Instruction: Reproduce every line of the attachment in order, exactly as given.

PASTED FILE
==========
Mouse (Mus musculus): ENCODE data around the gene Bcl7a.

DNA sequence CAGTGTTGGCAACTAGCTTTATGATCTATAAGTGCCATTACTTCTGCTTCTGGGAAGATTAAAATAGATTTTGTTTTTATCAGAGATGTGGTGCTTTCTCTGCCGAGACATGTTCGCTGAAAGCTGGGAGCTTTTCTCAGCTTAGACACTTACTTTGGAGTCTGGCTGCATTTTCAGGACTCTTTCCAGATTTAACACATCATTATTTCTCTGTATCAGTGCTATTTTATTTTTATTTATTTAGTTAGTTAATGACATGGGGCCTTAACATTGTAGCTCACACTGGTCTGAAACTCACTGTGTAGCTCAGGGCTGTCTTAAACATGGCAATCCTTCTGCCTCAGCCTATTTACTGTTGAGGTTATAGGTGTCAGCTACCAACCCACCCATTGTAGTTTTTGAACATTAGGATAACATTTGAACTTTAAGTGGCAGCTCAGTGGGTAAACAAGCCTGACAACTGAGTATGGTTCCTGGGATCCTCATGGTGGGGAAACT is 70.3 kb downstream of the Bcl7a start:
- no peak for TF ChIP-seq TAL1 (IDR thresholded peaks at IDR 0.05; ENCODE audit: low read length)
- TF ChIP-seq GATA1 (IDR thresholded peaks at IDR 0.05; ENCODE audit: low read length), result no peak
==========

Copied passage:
Mouse (Mus musculus): ENCODE data around the gene Bcl7a.

DNA sequence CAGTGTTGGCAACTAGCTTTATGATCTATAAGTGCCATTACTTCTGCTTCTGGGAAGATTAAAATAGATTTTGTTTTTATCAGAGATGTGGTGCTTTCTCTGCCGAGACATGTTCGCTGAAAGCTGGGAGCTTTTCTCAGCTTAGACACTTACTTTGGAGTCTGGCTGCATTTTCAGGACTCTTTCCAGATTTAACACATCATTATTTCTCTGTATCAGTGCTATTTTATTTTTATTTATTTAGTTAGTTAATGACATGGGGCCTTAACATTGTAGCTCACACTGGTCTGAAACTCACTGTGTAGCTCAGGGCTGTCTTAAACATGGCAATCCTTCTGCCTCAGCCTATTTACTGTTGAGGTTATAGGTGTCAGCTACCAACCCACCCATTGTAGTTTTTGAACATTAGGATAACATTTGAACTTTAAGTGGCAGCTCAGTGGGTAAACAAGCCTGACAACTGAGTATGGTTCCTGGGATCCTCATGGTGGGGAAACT is 70.3 kb downstream of the Bcl7a start:
- no peak for TF ChIP-seq TAL1 (IDR thresholded peaks at IDR 0.05; ENCODE audit: low read length)
- TF ChIP-seq GATA1 (IDR thresholded peaks at IDR 0.05; ENCODE audit: low read length), result no peak